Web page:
It adds up. If Russian casualties are as steep as alleged and if the Russian offensive really has stalled, Putin will need more troops to restart his advance. And he doesn’t have those at home. His own country appears to have maxed out its combat-ready forces in Ukraine. That leaves him stuck turning to client states for manpower.
Conveniently, there’s a client state located right across Ukraine’s northern border. One which could potentially rush troops south to turn the tide around Kiev, where things have reportedly begun to go sideways for Russia.
Maybe this is just the shot in the arm Russian forces need to finally lay siege to the capital.
Or maybe this war is about to become an even bigger sh*tshow for Belarus’s government than it is for Russia’s.
The US and NATO believe that Belarus could “soon” join Russia in its war against Ukraine, US and NATO officials tell CNN, and that the country is already taking steps to do so.
It is increasingly “likely” that Belarus will enter the conflict, a NATO military official said on Monday. “(Russian President Vladimir) Putin needs support. Anything would help,” the official explained…
“It is not about what Lukashenko wants,” the official explained. “The question is: does Putin want another unstable country in the region?”
“Involvement would destabilize Belarus,” the official said.
How good is the Belarusian military? Not very, says Mark Hertling:
My only response to this: When I was @USArmyEURAF Commander, we rated forces. Belarus was NOT anywhere near the top, if you get my drift. And fighting in a war the people of Belarus reject, under the orders of a President they don't support, will be "interesting." https://t.co/9VKGqydpnR
— Mark Hertling (@MarkHertling) March 22, 2022
How enthusiastic are Belarusians to get involved in this conflict? Uh, not very:
The head of the Ukrainian Railways Alexander Kamyshin confirmed that there is no railway connection between #Ukraine and #Belarus "thanks to Belarusian railway workers". They've indeed launched what they called "a railway war" with many acts of sabotage to stop Russian equipment pic.twitter.com/Tji0gkkdNP
— Hanna Liubakova (@HannaLiubakova) March 21, 2022
Rumors have swirled since the start of the war last month that Belarus was on the verge of entering and that some of its soldiers were deeply unhappy about that prospect. One general reportedly resigned because of it. The military’s rank-and-file have spent the past month absorbing reports that their own country’s hospitals are filled with wounded Russian troops, a taste of what awaits them if Belarus enters the fray. If Russian soldiers are having trouble understanding why they’re fighting in Ukraine, Belarusian troops probably find their own government’s case for war utterly baffling. They’re going to end up dying as cannon fodder purely as a favor to Putin from Belarus’s crony ruler, Alexander Lukashenko.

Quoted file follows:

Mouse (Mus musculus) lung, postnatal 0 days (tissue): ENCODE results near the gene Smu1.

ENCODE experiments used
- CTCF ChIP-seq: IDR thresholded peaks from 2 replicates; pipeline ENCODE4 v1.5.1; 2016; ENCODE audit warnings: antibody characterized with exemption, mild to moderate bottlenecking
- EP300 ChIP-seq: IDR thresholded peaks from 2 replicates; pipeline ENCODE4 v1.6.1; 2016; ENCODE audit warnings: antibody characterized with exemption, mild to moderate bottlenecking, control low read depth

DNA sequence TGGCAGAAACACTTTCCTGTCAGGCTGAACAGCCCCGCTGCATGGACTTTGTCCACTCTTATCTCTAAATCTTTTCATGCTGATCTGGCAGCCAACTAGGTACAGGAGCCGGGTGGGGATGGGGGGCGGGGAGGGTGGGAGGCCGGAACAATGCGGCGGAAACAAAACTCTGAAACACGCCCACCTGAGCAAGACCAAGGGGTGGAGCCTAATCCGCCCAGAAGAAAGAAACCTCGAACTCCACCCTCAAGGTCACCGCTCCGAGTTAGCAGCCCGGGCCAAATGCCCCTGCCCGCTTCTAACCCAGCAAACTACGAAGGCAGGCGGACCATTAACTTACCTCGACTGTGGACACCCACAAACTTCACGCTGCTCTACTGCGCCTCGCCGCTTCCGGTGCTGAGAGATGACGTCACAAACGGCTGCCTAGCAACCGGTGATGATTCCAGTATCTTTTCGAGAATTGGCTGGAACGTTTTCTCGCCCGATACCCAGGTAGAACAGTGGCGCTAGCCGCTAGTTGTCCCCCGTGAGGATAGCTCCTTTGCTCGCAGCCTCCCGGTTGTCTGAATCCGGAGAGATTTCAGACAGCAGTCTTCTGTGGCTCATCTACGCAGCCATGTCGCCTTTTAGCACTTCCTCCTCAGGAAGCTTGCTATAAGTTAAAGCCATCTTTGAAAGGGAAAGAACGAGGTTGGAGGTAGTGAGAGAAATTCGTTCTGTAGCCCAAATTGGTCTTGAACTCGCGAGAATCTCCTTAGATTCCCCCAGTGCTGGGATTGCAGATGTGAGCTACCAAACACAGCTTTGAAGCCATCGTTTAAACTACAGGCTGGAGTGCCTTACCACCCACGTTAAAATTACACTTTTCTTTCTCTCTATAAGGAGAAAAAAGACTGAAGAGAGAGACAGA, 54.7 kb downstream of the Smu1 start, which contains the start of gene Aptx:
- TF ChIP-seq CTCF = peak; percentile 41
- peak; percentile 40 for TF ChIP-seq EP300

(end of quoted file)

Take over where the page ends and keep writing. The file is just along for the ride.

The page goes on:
Lukashenko must know how his subjects are likely to react and what that could mean for his grip on power:
A Western intel source told me Lukashenko keeps deferring deployment by about 3 days every time he’s asked by Moscow. He doesn’t want to do it either. He knows.
— Michael Weiss 🌻🇺🇸🇮🇪 (@michaeldweiss) March 22, 2022
Tens of thousands of Belarusians came out to protest in 2020 after he rigged an election to give himself another term as president. He cracked down hard but the demonstrations destabilized Belarus’s economy. Who was it who came to his rescue at the time? Why, Vladimir Putin, of course, knowing that Lukashenko would eventually owe him a favor for doing so. That favor is now being called in. Lukashenko may have survived 2020 thanks to Putin only to be brought to ruin by him in 2022.
After the protests, tens of thousands of Belarusians fled the country for exile in neighboring nations — Poland, Lithuania, Latvia, Georgia, and of course Ukraine. Some of the last group are no doubt in the crosshairs of Putin’s bombardment right now. Belarusian troops who invade Ukraine may be ordered to fire on them — or may be fired on by them. Quote: “Gerard, a 35-year-old Belarusian who asked not to give his real name in order to protect his family back in Belarus, is now getting ready to defend Kyiv as a soldier in the Kastus Kalinouski Battalion formed by Belarusian volunteers in Ukraine.”
Lukashenko’s 2020 arrangement with his loan shark in Moscow has left him without good options. If he resists Putin’s demand for troops, he risks becoming the next target of Russian aggression. If he enters the war, he risks being deposed and having his country sanctioned into economic oblivion by the west. Imagine watching your military blown to bits in Ukraine and then discovering that the only country still willing to trade with you is Putin’s Russia, a country reduced to near-autarky by the west. A poll taken in Belarus a few weeks before the invasion shows how precarious Lukashenko’s position is:
Presumably he’s trying to talk Putin into having Belarusian troops serve in some sort of non-combat capacity, like logistical support. The problem with that is that logistics have been Ukraine’s top target since the start of the war; by neutralizing Russia’s fuel trucks, they’ve effectively neutralized many of Russia’s combat vehicles too. Having Belarus enter the war also gives NATO an excuse to escalate its weapons shipments to Ukraine, either providing more weapons or more sophisticated ones or both. If Biden is looking for an excuse to finally send those MiGs to Zelensky, he’s about to get one. Now that Lukashenko’s participation is about to unbalance the scales, the west should feel free to re-balance them.
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